But, seriously, minor quibble and the only one I really had while playing, and would probably only bug a few people.
If the season can take this setup and deliver four more episodes of great characters, intrigue, manipulation, exploration and Tough Choices (even if they just feel like they matter), while avoiding the ruts that the show’s plot has gotten mired in periodically, then we’ll have a ride as special and gut-wrenching as the first season. There’s just enough famiiar here, with Clementine and the walker-infested world, and more than enough new, with both the radically altered perspective of a child, the situation she finds herself in, and the new people she has to deal with. It’s exactly how to start a sequel series.
And the spoilers are below.
Not even the protagonist of Season One had plot armour, so all bets are naturally off here. You really do get a sense that anything can happen, right from the opening sequence. Most of us suspected that Clem meets Christa and Omid at the very end of Season One, and it looks like we were right. Omid’s joking about baby names as the three approach some washrooms, and I was definitely lulled into a false sense of “aw neat, time to settle in for at least an episode of Fun Guy Omid,” only to be brutally reminded that this game is happy to toss out characters as he was murdered with Clem’s own gun.
Though I did feel a little cheated. Clem’s in a washroom alone, first, and you’d think that nobody in this world sends anybody into an uncleared building alone, especially not a child. Second, this is the apocalypse, and I think we’d all be past going into separate washrooms to protect our modesty anyhow. Third, the woman who ultimately kills Omid gets the jump on Clementine after you’re forced to take her looking for a dropped water bottle—leaving the gun on the sink in clear sight. I know I wasn’t the only person who clicked on that weapon to try to pick it up before leaving it. I was actually expecting a walker to stumble through that door, but regardless, I saw “bad thing gonna happen” coming plain as a hill in Saskatchewan.
Still, losing Omid so fast after months of ‘knowing’ he and Christa would be the ones to find Clem hurt so good.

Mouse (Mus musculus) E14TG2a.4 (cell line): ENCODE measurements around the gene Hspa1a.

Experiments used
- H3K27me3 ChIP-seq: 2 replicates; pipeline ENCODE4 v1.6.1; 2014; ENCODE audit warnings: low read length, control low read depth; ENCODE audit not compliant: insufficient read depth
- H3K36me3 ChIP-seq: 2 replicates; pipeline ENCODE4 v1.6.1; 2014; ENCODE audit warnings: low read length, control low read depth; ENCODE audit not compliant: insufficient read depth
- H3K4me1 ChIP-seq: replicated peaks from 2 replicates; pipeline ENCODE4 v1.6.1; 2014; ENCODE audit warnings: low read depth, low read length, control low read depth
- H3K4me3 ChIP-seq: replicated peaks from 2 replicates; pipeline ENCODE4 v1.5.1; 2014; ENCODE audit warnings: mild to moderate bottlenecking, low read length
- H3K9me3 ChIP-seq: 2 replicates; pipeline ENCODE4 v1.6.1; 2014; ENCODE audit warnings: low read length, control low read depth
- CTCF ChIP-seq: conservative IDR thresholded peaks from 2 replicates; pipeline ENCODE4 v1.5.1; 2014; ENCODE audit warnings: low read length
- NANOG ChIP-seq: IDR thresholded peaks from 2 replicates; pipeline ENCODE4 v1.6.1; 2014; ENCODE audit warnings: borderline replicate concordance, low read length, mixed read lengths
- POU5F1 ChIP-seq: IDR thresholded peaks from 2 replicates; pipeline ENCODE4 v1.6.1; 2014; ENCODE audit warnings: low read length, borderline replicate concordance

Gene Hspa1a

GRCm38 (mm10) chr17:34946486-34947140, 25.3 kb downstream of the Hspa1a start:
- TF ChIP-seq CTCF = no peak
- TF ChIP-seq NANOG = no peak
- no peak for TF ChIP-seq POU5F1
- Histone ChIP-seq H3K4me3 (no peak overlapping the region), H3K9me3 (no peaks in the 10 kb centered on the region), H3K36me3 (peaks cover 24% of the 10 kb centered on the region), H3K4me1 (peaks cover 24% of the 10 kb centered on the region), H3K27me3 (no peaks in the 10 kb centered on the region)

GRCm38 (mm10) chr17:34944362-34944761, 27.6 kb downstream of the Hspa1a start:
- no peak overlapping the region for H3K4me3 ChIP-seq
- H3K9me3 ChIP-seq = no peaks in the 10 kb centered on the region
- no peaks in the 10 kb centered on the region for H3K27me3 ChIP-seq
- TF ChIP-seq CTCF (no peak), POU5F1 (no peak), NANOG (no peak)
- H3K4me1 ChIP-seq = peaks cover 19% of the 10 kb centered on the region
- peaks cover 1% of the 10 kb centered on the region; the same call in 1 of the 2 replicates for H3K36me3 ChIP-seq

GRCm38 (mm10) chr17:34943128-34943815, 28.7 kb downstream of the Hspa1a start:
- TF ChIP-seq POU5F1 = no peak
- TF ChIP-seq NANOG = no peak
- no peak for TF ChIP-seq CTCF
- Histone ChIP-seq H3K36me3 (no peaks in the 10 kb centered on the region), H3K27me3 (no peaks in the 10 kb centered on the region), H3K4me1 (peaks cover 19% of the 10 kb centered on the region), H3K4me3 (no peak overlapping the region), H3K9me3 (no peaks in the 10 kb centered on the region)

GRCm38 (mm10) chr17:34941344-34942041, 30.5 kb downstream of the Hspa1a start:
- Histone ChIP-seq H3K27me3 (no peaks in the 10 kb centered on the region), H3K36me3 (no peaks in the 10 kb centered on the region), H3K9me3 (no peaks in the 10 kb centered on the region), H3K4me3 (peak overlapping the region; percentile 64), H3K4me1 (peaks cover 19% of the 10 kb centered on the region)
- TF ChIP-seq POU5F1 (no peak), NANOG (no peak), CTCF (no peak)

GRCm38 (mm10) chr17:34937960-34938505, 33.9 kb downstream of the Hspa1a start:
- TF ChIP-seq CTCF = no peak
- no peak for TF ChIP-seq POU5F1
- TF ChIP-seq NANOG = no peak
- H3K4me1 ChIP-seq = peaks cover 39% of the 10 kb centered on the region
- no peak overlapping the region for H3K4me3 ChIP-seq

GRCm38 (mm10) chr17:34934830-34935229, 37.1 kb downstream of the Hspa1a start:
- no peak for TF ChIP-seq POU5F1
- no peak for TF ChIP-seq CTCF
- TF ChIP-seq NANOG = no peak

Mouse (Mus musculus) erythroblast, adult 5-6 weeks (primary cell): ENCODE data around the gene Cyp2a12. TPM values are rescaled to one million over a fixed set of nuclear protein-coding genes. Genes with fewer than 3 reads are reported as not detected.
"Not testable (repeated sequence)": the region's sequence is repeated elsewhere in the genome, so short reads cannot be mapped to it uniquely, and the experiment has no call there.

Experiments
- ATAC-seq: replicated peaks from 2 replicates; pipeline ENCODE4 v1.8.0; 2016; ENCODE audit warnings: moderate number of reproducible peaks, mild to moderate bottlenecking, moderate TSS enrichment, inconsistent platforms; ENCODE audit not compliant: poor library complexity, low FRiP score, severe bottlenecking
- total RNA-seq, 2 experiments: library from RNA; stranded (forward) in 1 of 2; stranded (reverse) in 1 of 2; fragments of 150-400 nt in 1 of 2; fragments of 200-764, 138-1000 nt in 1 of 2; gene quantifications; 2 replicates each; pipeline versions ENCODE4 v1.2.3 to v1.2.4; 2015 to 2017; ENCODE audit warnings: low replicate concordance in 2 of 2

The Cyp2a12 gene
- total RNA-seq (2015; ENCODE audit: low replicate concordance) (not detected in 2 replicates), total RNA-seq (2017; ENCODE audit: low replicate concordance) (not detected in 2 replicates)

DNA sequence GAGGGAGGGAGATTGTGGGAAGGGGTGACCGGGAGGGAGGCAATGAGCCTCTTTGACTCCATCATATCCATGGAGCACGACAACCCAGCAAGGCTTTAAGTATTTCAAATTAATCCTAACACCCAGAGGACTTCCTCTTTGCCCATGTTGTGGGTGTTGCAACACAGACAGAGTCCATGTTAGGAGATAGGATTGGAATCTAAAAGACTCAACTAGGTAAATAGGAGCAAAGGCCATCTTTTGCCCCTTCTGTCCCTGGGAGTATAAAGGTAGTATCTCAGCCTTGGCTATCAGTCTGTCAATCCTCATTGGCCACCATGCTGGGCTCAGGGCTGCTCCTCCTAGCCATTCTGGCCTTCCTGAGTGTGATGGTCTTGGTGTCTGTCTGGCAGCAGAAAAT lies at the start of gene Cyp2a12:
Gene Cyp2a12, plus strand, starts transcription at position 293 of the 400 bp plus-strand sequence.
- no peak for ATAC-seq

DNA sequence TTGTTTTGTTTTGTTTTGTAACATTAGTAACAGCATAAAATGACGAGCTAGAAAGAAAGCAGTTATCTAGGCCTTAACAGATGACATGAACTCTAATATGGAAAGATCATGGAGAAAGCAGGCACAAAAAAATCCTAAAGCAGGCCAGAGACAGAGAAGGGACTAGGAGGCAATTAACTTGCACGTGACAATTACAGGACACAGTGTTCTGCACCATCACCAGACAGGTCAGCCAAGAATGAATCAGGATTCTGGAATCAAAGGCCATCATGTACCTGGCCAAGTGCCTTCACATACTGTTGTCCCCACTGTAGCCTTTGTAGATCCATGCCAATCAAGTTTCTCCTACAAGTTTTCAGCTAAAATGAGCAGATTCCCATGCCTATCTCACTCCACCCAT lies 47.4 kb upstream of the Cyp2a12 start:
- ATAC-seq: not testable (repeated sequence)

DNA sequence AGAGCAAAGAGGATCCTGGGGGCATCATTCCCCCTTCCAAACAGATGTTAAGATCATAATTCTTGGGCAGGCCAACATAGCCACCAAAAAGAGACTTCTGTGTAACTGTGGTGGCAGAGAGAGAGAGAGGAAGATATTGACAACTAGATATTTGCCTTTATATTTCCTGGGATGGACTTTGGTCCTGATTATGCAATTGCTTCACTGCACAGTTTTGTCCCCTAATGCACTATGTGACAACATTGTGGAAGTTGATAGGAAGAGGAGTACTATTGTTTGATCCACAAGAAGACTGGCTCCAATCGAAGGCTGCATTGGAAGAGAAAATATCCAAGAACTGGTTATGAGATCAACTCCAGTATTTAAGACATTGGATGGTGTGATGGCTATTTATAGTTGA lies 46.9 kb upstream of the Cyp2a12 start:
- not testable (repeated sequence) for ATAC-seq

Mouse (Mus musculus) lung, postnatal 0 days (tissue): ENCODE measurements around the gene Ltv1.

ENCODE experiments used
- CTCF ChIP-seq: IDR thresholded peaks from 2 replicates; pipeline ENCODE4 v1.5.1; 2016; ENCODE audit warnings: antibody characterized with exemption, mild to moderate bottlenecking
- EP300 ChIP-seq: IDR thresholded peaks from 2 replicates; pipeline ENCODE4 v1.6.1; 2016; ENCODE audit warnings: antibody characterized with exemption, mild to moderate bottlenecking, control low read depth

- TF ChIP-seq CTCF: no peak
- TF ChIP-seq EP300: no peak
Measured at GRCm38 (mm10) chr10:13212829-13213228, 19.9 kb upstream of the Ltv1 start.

The next shock was, of course, Sam the dog. You meet him shortly after waking up separated from Christa, with little hope of finding her. Sam trots up to you, and you have a little adventure searching an abandoned campsite together. You can throw a frisbee, and he catches and returns it to you. His barking alerts you to a restrained walker, and you kill it while he whimpers around.
God damn, you’re going to have a girl and her dog journey here. In a post-apocalyptic zombie-infested world where Clem’s lost everyone she cared about, she finds a dog who lost everyone it cared about, and by golly they’re going to bond.
Only that dog turns fast as soon as you offer it some food, putting an end to that assumption. This little glimmer of hope is snuffed out with such callousness you can almost hear the writers laughing at you for being so trusting. This actually works to put you especially on guard once you meet the cabin group, not all of whom are happy to see you. I mean, if you can’t even trust a friendly dog, what hope do you have of these strangers meaning you well?
The third standout moment had to be the suture scene. Left locked in a shed with an open dog bite wound by Clem’s new friends, to see whether she could make it through the night before they assume it’s not a walker bite, she steals some improvised medical supplies, and stitches up her own arm. It’s graphic, looks and sounds ridiculously painful, but shows Clementine’s determination to look after herself in the face of the adults essentially leaving her to die so effectively.
The final choice you make, between helping the bitten Pete who seemed to actually give a shit about Clem or the unharmed but relatively inept Nick who almost shot her earlier, though did make a point to apologise, was the only time you really had to make a hard choice, and it felt a little overdue. But it’s there, and is evidence that Clem will be handed even more difficult cards as we go forward.
The writers of the first season were great at introducing something you grow to like and then tearing it away, or putting you into a position where you had to make the best of two bad choices. That is how you get emotionally invested in interactive fiction like this. Being forced to choose one character over another and seeing them both react to it builds a sort of bond that gets stronger over time. But you build that bond knowing that it can be snatched away, which makes those eventual deaths more meaningful. Sure, a character you’ve grown to not like can die and you might not care much. But for every character you dislike, there’s one you’ve built that bond with.
This installment is about meeting people and starting to feel out who is trustworthy and who isn’t. Who you’re going to try to keep happy, and who you’re going to watch for treachery. You’ll get a feel for these things by the end of it, and that feel bodes well for the rest of the season.